Monday, March 24, 2008

Dangerous Chinese Factories: The Woman Behind the Story

If Loretta Tofani were a better businesswoman, we might never have learned just how incredibly unsafe working conditions are in the many Chinese factories that export furniture and other goods to the United States.

Tofani talked about her extraordinary odyssey at the Goldsmith investigative reporting seminar at Harvard's Kennedy School on Wednesday, March 19, 2008. The newspaper series she wrote--"American Imports, Chinese Deaths"--was a finalist for the Goldsmith Awards, whose recipients often go on to receive Pulitzer Prizes. The articles ran in the fall of 2007 in the Salt Lake Tribune.

When Tofani and her husband, a family physician, moved to Utah a few years ago, she gave up journalism to start a furniture importing business. (Tofani had been a longtime investigative reporter at the Philadelphia Inquirer.) In the course of setting up shop, she visited a lot of Chinese factories to see who she might tap as suppliers.

Tofani couldn't help noticing that the workers who sprayed oil-based paint on the assembled furniture lacked even the most basic protection to guard against breathing in the fumes--fumes that she suspected were full of lead.

And this wasn't happening in just a few odd factories. As a businesswoman, Tofani had access to many more places than she would have had as a journalist. In factory after factory, she kept noticing workers without protective masks and heard gruesome stories about workers who had lost fingers, hands and arms to dangerous machinery.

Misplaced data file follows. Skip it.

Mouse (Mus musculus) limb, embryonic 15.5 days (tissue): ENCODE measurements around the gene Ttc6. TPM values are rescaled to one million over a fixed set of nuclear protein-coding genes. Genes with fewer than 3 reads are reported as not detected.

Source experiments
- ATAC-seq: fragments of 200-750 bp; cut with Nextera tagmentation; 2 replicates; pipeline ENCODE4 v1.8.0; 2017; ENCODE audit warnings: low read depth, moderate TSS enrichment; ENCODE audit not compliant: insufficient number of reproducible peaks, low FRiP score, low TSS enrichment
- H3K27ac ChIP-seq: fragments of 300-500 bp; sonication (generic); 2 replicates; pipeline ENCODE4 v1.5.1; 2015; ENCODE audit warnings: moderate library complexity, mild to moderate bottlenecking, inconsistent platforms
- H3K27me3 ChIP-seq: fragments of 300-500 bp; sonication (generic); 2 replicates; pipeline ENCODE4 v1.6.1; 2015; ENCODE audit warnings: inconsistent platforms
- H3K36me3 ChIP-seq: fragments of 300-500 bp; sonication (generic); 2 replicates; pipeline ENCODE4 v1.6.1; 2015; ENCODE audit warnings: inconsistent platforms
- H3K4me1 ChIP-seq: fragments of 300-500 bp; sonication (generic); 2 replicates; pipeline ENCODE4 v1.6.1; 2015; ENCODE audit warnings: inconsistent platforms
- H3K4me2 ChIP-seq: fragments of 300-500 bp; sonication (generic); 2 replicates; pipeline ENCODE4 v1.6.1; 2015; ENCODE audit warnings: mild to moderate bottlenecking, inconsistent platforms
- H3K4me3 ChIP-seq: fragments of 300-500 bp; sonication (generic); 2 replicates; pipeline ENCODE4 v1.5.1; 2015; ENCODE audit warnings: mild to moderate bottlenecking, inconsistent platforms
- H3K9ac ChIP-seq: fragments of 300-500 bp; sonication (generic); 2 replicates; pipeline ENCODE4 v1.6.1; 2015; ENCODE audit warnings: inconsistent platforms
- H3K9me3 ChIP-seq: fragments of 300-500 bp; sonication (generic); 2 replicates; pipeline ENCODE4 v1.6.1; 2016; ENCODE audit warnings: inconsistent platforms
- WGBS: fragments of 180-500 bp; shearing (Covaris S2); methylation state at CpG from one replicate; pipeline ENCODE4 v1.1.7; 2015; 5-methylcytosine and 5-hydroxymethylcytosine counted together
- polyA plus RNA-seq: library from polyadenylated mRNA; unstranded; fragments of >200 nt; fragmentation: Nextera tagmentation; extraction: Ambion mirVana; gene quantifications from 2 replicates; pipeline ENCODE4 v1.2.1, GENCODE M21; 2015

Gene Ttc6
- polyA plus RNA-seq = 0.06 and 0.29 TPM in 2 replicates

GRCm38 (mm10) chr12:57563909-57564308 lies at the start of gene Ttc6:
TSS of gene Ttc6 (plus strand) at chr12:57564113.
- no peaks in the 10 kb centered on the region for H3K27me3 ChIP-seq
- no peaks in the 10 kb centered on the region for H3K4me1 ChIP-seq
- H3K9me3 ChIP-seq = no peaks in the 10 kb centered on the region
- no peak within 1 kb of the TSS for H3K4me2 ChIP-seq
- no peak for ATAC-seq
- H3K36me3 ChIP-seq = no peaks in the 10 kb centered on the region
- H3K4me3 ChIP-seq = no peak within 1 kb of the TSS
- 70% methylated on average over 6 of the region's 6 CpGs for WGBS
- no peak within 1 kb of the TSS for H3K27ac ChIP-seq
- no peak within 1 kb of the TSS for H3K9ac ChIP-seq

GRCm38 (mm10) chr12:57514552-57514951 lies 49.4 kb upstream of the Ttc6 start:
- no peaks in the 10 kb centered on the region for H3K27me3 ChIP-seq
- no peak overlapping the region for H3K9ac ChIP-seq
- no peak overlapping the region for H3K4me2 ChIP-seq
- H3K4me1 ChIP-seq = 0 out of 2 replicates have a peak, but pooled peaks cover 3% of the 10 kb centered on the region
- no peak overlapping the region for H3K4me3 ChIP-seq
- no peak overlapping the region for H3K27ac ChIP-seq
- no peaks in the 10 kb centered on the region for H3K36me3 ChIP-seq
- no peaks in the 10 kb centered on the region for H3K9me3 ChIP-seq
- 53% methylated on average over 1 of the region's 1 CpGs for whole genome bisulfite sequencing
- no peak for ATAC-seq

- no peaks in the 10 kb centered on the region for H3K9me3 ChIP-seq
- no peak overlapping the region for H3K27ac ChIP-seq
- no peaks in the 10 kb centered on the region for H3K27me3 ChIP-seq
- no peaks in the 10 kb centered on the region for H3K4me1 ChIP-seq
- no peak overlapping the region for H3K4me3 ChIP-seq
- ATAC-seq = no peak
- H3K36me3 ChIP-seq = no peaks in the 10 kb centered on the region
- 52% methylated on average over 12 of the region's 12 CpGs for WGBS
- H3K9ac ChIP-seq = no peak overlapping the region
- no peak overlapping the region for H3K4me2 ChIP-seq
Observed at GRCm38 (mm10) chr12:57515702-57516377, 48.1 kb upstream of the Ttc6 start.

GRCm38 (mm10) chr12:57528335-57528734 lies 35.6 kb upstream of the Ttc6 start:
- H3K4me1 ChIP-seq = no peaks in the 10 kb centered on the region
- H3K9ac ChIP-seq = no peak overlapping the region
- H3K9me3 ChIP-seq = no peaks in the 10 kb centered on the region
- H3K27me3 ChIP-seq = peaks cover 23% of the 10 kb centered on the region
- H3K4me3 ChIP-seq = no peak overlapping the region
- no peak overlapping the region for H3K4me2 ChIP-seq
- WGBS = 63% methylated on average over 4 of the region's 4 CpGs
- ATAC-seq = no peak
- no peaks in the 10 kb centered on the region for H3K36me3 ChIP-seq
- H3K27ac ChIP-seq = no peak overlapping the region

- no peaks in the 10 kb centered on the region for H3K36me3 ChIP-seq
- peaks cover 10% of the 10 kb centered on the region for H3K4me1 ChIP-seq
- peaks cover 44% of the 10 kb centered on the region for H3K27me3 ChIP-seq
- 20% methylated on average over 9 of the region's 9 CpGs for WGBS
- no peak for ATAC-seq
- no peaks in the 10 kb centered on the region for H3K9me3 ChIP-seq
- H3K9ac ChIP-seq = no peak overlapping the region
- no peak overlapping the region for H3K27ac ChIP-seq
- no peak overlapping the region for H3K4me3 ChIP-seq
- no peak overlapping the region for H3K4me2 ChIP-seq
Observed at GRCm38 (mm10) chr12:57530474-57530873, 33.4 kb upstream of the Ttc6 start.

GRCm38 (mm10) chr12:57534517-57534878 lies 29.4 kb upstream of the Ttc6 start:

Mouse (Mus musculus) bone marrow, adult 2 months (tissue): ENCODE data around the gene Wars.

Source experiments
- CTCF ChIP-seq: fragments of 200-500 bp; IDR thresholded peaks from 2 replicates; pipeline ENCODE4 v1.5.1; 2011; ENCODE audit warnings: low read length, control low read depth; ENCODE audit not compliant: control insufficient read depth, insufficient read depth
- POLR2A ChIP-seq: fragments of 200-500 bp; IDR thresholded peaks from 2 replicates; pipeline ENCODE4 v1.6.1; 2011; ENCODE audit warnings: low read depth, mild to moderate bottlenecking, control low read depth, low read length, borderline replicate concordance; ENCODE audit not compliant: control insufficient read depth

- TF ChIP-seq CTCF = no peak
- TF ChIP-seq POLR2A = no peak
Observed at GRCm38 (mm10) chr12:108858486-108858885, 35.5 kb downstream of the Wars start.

Eventually Tofani closed her business and devoted the next couple of years of her life to documenting the extent of the problem in China. And then, she started linking individual factories with poor safety records to the specific American businesses that imported their products.

Listening to Tofani tell her story, I realized how hard freelance investigative reporting is. She worked alone, with a few grants to cover some travel expenses. After her piece ran, she was offered a job with the Salt Lake Tribune but turned it down. She said the newspaper wanted her to turn around her investigative pieces in five weeks and she thought that wasn't enough time.

Paul Steiger, formerly of the Wall Street Journal, was also at the Goldman seminar. He publically offered Tofani a job at ProPublica, his new non-profit investigative news venture--but only if she'd move to New York City. (Note to self: ProPublica's New York-centric newsroom model would make a good subject for another post.)

Made me wonder just who's going to pay for investigative pieces like Tofani's? And what's the cost if we don't hear those stories? If for-profits and non-profits don't do it, are crowd-sourcing and crowd-funding up to the job?

And what about all those other business people who visit Chinese factories? Don't they notice how bad conditions are?

Read Tofani's own account: "How I got the story."

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